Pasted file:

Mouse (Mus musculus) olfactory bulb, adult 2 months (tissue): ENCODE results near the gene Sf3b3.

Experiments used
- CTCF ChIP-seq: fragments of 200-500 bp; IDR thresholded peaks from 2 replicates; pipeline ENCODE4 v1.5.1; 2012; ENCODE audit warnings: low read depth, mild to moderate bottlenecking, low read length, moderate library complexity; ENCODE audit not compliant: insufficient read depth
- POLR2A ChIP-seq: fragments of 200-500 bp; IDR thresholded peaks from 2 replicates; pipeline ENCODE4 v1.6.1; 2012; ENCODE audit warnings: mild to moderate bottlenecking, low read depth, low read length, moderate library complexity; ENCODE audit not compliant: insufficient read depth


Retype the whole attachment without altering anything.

Mouse (Mus musculus) olfactory bulb, adult 2 months (tissue): ENCODE results near the gene Sf3b3.

Experiments used
- CTCF ChIP-seq: fragments of 200-500 bp; IDR thresholded peaks from 2 replicates; pipeline ENCODE4 v1.5.1; 2012; ENCODE audit warnings: low read depth, mild to moderate bottlenecking, low read length, moderate library complexity; ENCODE audit not compliant: insufficient read depth
- POLR2A ChIP-seq: fragments of 200-500 bp; IDR thresholded peaks from 2 replicates; pipeline ENCODE4 v1.6.1; 2012; ENCODE audit warnings: mild to moderate bottlenecking, low read depth, low read length, moderate library complexity; ENCODE audit not compliant: insufficient read depth